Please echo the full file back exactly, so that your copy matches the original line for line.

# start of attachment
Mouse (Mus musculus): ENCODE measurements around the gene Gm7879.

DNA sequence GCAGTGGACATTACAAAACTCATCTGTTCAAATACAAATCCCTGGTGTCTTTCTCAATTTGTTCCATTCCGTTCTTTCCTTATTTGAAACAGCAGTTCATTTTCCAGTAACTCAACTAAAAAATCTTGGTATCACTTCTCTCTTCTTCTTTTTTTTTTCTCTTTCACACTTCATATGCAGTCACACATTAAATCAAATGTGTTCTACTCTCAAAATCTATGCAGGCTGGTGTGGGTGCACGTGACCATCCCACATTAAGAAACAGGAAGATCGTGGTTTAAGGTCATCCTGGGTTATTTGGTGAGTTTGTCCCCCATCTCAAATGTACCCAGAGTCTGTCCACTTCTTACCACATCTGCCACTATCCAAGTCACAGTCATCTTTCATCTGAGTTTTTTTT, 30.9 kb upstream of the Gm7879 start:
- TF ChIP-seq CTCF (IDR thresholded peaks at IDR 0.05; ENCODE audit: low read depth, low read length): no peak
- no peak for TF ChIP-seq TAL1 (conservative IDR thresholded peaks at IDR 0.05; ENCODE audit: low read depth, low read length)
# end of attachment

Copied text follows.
Mouse (Mus musculus): ENCODE measurements around the gene Gm7879.

DNA sequence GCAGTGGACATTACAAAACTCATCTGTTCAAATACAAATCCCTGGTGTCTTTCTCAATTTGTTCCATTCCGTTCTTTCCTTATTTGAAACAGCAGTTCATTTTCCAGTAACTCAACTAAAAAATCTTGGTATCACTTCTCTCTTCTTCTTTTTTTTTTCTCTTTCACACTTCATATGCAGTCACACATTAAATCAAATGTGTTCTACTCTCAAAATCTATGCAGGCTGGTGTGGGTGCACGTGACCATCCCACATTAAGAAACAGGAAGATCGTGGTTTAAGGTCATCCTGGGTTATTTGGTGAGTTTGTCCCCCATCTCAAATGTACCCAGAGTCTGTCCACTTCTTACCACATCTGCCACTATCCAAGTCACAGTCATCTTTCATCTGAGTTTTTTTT, 30.9 kb upstream of the Gm7879 start:
- TF ChIP-seq CTCF (IDR thresholded peaks at IDR 0.05; ENCODE audit: low read depth, low read length): no peak
- no peak for TF ChIP-seq TAL1 (conservative IDR thresholded peaks at IDR 0.05; ENCODE audit: low read depth, low read length)